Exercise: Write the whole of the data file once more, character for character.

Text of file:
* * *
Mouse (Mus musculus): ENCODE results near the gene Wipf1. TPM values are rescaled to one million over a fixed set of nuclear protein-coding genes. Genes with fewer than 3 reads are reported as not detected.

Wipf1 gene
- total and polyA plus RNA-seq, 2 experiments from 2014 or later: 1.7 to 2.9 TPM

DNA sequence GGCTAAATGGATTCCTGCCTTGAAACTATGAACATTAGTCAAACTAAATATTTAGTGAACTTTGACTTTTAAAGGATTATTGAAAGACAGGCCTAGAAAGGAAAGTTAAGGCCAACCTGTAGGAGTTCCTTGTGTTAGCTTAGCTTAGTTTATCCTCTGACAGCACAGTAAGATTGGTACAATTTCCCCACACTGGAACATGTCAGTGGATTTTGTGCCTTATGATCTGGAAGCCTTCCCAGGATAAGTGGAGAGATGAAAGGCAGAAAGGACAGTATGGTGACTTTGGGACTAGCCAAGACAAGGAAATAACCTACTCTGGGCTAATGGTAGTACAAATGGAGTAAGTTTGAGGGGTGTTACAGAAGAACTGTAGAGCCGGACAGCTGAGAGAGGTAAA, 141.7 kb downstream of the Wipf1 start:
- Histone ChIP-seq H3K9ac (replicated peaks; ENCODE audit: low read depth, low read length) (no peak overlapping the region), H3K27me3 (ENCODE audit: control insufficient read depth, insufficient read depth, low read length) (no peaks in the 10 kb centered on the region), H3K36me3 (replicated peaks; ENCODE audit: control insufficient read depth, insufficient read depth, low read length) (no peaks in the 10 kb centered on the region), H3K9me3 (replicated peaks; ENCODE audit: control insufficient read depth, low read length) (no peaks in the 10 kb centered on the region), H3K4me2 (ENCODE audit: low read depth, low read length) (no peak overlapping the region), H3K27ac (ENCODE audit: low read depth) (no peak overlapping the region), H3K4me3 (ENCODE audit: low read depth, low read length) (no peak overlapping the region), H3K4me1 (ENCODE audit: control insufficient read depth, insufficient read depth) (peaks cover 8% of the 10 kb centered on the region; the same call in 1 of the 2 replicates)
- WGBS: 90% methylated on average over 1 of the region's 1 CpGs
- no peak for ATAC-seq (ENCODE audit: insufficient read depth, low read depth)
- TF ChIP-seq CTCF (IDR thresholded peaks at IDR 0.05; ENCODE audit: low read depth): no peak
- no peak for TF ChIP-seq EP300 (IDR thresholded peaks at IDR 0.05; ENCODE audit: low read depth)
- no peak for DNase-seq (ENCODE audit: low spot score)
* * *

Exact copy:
Mouse (Mus musculus): ENCODE results near the gene Wipf1. TPM values are rescaled to one million over a fixed set of nuclear protein-coding genes. Genes with fewer than 3 reads are reported as not detected.

Wipf1 gene
- total and polyA plus RNA-seq, 2 experiments from 2014 or later: 1.7 to 2.9 TPM

DNA sequence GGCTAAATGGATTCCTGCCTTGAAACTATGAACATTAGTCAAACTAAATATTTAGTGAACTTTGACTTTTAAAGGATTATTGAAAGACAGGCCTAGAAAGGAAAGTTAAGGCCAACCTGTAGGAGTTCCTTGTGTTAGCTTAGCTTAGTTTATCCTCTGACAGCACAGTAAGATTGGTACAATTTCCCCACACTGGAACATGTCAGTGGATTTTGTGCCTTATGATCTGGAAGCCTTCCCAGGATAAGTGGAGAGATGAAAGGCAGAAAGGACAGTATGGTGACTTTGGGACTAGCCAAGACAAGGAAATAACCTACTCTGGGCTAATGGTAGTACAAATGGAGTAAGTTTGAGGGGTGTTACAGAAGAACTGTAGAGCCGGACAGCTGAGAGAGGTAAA, 141.7 kb downstream of the Wipf1 start:
- Histone ChIP-seq H3K9ac (replicated peaks; ENCODE audit: low read depth, low read length) (no peak overlapping the region), H3K27me3 (ENCODE audit: control insufficient read depth, insufficient read depth, low read length) (no peaks in the 10 kb centered on the region), H3K36me3 (replicated peaks; ENCODE audit: control insufficient read depth, insufficient read depth, low read length) (no peaks in the 10 kb centered on the region), H3K9me3 (replicated peaks; ENCODE audit: control insufficient read depth, low read length) (no peaks in the 10 kb centered on the region), H3K4me2 (ENCODE audit: low read depth, low read length) (no peak overlapping the region), H3K27ac (ENCODE audit: low read depth) (no peak overlapping the region), H3K4me3 (ENCODE audit: low read depth, low read length) (no peak overlapping the region), H3K4me1 (ENCODE audit: control insufficient read depth, insufficient read depth) (peaks cover 8% of the 10 kb centered on the region; the same call in 1 of the 2 replicates)
- WGBS: 90% methylated on average over 1 of the region's 1 CpGs
- no peak for ATAC-seq (ENCODE audit: insufficient read depth, low read depth)
- TF ChIP-seq CTCF (IDR thresholded peaks at IDR 0.05; ENCODE audit: low read depth): no peak
- no peak for TF ChIP-seq EP300 (IDR thresholded peaks at IDR 0.05; ENCODE audit: low read depth)
- no peak for DNase-seq (ENCODE audit: low spot score)